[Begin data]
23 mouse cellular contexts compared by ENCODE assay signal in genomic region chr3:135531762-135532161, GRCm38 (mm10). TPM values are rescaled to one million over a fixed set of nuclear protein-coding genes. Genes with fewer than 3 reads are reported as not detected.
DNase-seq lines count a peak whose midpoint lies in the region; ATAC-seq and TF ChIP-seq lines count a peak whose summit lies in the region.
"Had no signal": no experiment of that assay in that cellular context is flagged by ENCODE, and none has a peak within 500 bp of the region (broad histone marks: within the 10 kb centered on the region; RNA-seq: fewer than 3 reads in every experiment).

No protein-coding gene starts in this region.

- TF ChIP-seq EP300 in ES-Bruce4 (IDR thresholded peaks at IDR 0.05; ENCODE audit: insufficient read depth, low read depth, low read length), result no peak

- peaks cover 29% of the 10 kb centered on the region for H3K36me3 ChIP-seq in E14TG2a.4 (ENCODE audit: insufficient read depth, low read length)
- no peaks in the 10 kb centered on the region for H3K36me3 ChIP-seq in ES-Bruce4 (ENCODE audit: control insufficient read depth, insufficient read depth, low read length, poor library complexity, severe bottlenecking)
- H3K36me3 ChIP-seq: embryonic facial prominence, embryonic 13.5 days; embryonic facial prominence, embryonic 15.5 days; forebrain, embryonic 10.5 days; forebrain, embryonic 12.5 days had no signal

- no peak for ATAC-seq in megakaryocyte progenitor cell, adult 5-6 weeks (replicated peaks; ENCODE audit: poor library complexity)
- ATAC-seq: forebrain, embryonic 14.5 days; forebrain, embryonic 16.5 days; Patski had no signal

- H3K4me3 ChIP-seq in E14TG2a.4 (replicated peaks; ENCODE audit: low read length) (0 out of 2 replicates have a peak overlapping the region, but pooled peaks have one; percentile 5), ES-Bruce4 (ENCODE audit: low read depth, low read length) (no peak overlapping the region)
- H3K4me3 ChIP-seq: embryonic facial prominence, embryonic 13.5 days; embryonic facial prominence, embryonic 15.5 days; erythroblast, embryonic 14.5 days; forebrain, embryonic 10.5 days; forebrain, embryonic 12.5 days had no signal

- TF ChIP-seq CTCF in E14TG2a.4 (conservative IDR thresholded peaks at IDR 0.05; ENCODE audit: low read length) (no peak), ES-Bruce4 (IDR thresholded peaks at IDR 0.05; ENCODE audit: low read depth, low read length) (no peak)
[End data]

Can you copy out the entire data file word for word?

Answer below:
23 mouse cellular contexts compared by ENCODE assay signal in genomic region chr3:135531762-135532161, GRCm38 (mm10). TPM values are rescaled to one million over a fixed set of nuclear protein-coding genes. Genes with fewer than 3 reads are reported as not detected.
DNase-seq lines count a peak whose midpoint lies in the region; ATAC-seq and TF ChIP-seq lines count a peak whose summit lies in the region.
"Had no signal": no experiment of that assay in that cellular context is flagged by ENCODE, and none has a peak within 500 bp of the region (broad histone marks: within the 10 kb centered on the region; RNA-seq: fewer than 3 reads in every experiment).

No protein-coding gene starts in this region.

- TF ChIP-seq EP300 in ES-Bruce4 (IDR thresholded peaks at IDR 0.05; ENCODE audit: insufficient read depth, low read depth, low read length), result no peak

- peaks cover 29% of the 10 kb centered on the region for H3K36me3 ChIP-seq in E14TG2a.4 (ENCODE audit: insufficient read depth, low read length)
- no peaks in the 10 kb centered on the region for H3K36me3 ChIP-seq in ES-Bruce4 (ENCODE audit: control insufficient read depth, insufficient read depth, low read length, poor library complexity, severe bottlenecking)
- H3K36me3 ChIP-seq: embryonic facial prominence, embryonic 13.5 days; embryonic facial prominence, embryonic 15.5 days; forebrain, embryonic 10.5 days; forebrain, embryonic 12.5 days had no signal

- no peak for ATAC-seq in megakaryocyte progenitor cell, adult 5-6 weeks (replicated peaks; ENCODE audit: poor library complexity)
- ATAC-seq: forebrain, embryonic 14.5 days; forebrain, embryonic 16.5 days; Patski had no signal

- H3K4me3 ChIP-seq in E14TG2a.4 (replicated peaks; ENCODE audit: low read length) (0 out of 2 replicates have a peak overlapping the region, but pooled peaks have one; percentile 5), ES-Bruce4 (ENCODE audit: low read depth, low read length) (no peak overlapping the region)
- H3K4me3 ChIP-seq: embryonic facial prominence, embryonic 13.5 days; embryonic facial prominence, embryonic 15.5 days; erythroblast, embryonic 14.5 days; forebrain, embryonic 10.5 days; forebrain, embryonic 12.5 days had no signal

- TF ChIP-seq CTCF in E14TG2a.4 (conservative IDR thresholded peaks at IDR 0.05; ENCODE audit: low read length) (no peak), ES-Bruce4 (IDR thresholded peaks at IDR 0.05; ENCODE audit: low read depth, low read length) (no peak)